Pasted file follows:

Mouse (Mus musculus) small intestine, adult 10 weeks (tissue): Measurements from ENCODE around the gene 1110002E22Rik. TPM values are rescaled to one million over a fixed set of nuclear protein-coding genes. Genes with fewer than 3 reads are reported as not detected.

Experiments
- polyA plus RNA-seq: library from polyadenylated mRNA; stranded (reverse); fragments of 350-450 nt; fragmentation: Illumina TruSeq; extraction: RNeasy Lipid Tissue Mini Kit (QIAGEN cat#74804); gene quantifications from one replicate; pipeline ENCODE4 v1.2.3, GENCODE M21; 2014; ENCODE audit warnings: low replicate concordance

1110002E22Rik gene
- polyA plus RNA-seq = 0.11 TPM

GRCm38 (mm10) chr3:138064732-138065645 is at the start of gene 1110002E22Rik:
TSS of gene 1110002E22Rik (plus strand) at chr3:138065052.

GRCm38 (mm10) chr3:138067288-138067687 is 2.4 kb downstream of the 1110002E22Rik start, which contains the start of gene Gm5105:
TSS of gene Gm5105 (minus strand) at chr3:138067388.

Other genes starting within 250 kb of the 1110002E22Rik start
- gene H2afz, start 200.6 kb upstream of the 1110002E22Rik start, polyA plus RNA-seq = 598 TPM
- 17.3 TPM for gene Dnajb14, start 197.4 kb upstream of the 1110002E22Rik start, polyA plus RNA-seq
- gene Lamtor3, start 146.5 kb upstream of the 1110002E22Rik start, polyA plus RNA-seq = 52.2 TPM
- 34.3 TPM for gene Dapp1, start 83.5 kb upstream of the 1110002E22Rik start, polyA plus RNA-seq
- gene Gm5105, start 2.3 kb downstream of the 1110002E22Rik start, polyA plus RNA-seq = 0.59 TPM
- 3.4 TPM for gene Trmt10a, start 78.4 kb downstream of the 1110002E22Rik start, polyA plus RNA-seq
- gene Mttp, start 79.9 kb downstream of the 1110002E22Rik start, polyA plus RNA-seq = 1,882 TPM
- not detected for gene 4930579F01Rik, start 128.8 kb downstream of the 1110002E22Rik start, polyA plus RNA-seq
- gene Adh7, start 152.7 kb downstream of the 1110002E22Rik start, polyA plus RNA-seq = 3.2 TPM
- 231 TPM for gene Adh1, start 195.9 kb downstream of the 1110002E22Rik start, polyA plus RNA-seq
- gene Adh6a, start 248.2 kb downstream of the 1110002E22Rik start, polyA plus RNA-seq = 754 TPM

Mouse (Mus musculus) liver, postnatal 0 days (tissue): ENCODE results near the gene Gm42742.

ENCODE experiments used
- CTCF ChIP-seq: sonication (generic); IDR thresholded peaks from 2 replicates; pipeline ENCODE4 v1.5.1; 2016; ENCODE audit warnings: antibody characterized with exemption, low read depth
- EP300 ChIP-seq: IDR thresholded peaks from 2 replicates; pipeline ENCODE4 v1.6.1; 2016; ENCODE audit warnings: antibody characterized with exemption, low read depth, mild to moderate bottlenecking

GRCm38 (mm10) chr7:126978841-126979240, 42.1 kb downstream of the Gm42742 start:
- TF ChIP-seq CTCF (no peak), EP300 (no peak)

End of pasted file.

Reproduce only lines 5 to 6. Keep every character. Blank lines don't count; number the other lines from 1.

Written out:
- polyA plus RNA-seq = 0.11 TPM

GRCm38 (mm10) chr3:138064732-138065645 is at the start of gene 1110002E22Rik: